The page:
A renewed attack on central problems of English legal history can gain fresh perspective from the history of French law. France and England entered the later middle ages with a common fund of legal and political institutions. Much of the area that was to be included in modern France was united with England under a common sovereign; political institutions were shaped by the same basic forces into similar forms of feudal organization; private law was largely composed of unformulated popular custom, remarkably similar even in detail. As early as the thirteenth century the tendencies toward divergence, both in law and government, had made themselves apparent. But we have even now no connected account of the processes by which this divergence occurred, or of the numerous parallels that persisted in later history. We know the main stages of political development by which in England a feudal monarchy was slowly transformed into a constitutional, parliamentary democracy and in France similar institutions had been molded by the eighteenth century into a centralized, bureaucratic state. As to private law, we know the methods by which the common law was constructed; and in France we know the end result, how six hundred years of continuous development were climaxed by the Napoleonic Code of 1804. The rest of the story must be filled in from scattered sources.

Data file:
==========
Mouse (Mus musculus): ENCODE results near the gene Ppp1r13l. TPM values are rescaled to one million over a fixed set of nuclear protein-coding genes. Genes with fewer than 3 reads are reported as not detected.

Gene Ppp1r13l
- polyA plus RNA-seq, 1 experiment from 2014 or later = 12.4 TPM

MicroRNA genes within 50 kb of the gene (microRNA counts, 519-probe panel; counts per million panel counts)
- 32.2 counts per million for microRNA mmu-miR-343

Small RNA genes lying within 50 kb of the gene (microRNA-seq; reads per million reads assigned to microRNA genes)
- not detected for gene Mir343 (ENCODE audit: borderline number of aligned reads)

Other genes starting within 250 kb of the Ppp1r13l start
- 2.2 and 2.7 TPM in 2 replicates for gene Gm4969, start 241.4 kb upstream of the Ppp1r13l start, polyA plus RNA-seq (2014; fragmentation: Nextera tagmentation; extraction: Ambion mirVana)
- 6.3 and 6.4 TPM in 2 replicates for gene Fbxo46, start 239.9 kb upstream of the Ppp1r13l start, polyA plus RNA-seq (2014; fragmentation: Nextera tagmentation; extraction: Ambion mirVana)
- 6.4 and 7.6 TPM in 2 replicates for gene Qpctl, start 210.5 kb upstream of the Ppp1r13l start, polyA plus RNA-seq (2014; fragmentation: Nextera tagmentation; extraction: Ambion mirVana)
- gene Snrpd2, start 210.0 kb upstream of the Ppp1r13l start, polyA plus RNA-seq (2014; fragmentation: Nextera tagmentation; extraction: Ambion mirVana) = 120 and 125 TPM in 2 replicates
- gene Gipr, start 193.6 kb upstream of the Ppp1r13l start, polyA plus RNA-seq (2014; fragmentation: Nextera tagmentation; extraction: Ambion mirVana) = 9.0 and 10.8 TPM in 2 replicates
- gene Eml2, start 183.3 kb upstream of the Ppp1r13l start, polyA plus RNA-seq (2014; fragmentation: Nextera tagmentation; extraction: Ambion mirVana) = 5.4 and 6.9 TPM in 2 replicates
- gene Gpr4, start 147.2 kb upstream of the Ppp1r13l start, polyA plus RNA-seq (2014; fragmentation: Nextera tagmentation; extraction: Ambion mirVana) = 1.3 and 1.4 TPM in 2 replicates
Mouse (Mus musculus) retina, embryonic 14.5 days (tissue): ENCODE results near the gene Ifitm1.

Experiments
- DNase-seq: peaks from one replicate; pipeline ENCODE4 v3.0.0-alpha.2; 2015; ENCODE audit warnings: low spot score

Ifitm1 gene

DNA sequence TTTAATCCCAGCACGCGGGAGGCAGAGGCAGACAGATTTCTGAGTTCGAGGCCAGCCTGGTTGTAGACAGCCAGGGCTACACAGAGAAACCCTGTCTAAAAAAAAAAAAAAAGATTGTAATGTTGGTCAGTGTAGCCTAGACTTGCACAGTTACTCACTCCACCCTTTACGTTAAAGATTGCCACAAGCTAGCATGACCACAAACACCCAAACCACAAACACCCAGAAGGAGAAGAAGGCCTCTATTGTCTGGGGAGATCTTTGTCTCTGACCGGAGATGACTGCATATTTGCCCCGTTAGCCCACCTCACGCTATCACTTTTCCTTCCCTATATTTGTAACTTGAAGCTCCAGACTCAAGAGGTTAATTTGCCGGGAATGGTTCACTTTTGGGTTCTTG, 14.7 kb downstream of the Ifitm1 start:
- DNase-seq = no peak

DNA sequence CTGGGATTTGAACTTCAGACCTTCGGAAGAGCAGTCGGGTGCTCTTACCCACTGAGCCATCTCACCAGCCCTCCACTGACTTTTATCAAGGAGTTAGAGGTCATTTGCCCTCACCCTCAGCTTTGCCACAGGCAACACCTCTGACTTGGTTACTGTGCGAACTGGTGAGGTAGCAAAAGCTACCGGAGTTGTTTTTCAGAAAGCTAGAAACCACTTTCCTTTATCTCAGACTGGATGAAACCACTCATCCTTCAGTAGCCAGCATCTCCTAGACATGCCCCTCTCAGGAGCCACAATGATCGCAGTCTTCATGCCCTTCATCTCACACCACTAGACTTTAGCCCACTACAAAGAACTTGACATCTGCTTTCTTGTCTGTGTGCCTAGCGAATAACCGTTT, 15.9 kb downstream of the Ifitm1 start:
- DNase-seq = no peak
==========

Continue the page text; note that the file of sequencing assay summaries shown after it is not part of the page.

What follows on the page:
John P. Dawson,
THE CODIFICATION OF THE FRENCH CUSTOMS,
Mich. L. Rev.
Available at: https://repository.law.umich.edu/mlr/vol38/iss6/2